I thought there were a few things in Tuesday’s post that might raise questions in some reader’s minds. First, one might wonder if it is possible to be a “good” Buddhist if you do not totally buy into rebirth.
In Mahayana Buddhism, I’m not so sure that rebirth is presented as anything to “buy into.” Especially in the case of Nagarjuna. Here is someone who rejected assertions of both existence and non-existence, who saw all things as empty because they posses no intrinsic essence of their own, and realized that it was the tendency to find things to seize, to assert, to cling, that is the primary cause of suffering. It is difficult for me to accept that a person with such a mind would then take an absolute stand on rebirth, a theory that is really little more than rank speculation.
Rebirth has to be a metaphor. And for many other “Mahayanists” it must have been the same case. Jung might have classified rebirth as an archetype. We get confused by the translations and the layering on of our own prejudices and Western way of thinking.
I think many people misunderstand the significance of rebirth. They mistake it for an ultimate truth, when actually it belongs with the conventional truth. Teachings on rebirth are upaya or skillful means, preparatory teachings leading to the ultimate truth, which unfolds only when we free ourselves from thought constructions and “enter” into emptiness, which is neither existence nor non-existence.
We get a clue about this from K. Venkata Ramanan in Nagarjuna`s Philosophy, who notes that The Maha-Prajnaparamita-Sastra
points out that when one sees only the birth and endurance of things, then there arises the existence-view, and when one sees only the decay and death of things, there there arises the non-existence view.”
Both views, existence and non-existence, are regarded as extremes. Indeed, all views are extremes, and they are all empty. Ramanan says further that
all schools [of Buddhism] recognize the denial of views . . . and the denial of views means the denial of such view as are based on extremes, especially the extremes of externalism and negativism, both of which are traced back to the false sense of self.”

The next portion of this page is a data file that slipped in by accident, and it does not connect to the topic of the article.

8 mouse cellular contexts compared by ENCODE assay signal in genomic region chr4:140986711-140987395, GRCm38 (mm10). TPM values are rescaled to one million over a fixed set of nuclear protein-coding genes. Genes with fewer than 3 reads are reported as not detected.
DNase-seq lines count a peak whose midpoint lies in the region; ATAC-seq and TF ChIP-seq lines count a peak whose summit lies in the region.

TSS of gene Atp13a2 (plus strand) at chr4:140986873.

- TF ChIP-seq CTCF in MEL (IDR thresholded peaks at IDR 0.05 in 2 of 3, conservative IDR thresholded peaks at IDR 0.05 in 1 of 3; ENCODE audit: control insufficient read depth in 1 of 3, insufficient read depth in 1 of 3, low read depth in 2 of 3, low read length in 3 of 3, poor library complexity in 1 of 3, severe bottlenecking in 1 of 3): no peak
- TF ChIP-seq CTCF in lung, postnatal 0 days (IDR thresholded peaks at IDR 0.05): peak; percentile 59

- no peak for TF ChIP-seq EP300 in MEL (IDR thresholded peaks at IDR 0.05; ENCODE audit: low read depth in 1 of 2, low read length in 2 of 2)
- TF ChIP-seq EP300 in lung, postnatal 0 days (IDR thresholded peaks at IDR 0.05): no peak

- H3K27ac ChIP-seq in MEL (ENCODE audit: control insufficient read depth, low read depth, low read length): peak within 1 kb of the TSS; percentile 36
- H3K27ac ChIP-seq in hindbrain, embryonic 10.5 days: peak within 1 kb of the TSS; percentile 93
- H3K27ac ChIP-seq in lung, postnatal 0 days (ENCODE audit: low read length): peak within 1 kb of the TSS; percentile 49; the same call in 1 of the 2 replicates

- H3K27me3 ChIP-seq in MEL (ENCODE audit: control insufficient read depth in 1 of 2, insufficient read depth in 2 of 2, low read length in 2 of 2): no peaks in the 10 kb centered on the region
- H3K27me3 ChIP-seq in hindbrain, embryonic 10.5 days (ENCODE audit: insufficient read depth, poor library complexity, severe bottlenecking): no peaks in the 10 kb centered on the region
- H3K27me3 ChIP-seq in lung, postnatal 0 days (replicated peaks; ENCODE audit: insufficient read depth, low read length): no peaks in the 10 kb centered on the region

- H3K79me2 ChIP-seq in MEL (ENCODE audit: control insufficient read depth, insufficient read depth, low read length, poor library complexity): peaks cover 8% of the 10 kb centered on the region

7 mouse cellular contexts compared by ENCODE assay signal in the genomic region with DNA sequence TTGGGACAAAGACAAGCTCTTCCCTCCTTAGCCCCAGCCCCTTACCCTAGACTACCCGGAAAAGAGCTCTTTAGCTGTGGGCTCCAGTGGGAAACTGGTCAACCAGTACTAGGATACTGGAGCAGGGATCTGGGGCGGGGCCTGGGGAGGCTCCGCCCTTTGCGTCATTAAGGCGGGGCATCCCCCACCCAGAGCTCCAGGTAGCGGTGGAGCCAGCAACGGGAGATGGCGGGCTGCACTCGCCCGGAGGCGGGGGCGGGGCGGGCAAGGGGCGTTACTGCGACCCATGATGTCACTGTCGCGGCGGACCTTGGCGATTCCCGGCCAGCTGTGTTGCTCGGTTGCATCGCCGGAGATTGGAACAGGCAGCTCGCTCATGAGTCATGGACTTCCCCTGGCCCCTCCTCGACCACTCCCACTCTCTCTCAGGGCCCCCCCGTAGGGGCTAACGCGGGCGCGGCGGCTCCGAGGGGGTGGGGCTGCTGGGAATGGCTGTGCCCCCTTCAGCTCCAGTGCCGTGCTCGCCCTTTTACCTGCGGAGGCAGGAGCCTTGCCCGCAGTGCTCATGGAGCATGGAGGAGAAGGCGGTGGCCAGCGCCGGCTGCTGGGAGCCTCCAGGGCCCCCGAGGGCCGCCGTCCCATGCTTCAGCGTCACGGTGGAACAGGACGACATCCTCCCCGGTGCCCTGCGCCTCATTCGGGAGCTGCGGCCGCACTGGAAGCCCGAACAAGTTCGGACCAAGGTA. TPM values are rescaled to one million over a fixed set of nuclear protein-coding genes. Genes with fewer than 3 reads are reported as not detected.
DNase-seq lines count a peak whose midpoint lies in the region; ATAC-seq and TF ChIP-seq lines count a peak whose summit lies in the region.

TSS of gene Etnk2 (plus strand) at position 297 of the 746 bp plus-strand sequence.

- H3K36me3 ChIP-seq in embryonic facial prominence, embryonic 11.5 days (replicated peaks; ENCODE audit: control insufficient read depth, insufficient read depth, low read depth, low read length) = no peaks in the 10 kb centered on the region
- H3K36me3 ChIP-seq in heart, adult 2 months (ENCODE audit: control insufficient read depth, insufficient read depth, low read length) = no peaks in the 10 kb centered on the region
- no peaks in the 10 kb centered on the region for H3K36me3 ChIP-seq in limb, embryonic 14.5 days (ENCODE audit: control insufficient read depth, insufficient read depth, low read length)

The cycle of birth and death (and rebirth) represents the continuous flow of reality in which nothing is created or destroyed, comes into existence or goes out of existence, and where neither being nor non-being are tenable, let alone the notion of self-being (svabhava). Looking at it this way, the principle of rebirth is a tool for us to use in breaking free of the notion of a self that persists eternally. Part of the key to understanding this is having a good grasp of what Buddhism means by “rebirth.” It requires some further explanation, but in short, its literal sense does not suggest that the same person is reborn.
I wonder, though, if the question of whether or not there is literal rebirth should such take up much of our time. I feel what’s more important is how birth and death plays out in our mind. Nagarjuna himself says,
The single instant of a snapping of the finger contains sixty “moments,’ and in every one of these moments there are phases of birth and death. It is by virtue of the birth of the continuity of these mental elements that is possible to know that this is the mind of greed, this is the mind of anger ect. The wayfarer comprehends the stream of birth and death of the mental elements like the flow of water or the flame of the lamp. This is known as the door to the comprehension of emptiness (sunyata).”
The challenge for us to go beyond our usual thinking processes. To think anew. To have a rebirth of thought. That’s what we really mean by putting an end to thought construction. We can’t put an end to thinking. But we can transform it, construct our thoughts differently. We can empty our mind, and open it.
If this is a subject that is of interest, you may want to check out this post from a few months back that suggests yet another practical and rational way of looking at rebirth.
In the meantime, here is an excerpt from a dharma talk by Thich Nhat Hanh,
There is a classic Buddhist gatha:
All formations are impermanent.
They are subject to birth and death.
But remove the notions of birth and death,
and this silence is called great joy.
. . . It means you have to kill your notions of birth and death. As someone who practices the way of the Buddha, you have [a] sword . . . which is sharp enough to remove wrong perceptions and cut through all notions, including those of birth and death . . .
The true practitioner understands real rebirth, real continuation . . .
Before you can answer the question, “What will happen to me after I die?” you need to answer another question, “What is happening to me in the present moment?” Examining this question is the essence of meditation. If we don’t know how to look deeply to what is happening to us in the here and the now, how can we know what will happen to us when we are dead?
. . . I don’t care at all what happens to me when I die . . When I walk, I want to enjoy every step I take. I want freedom and peace and joy in every step. So joy and peace and lightness are what I produce in that moment. I have inherited it and I pass it on to other people. If someone sees me walking this way and decides to walk mindfully for him or herself, then I am reborn in him or in her right away—that’s my continuation.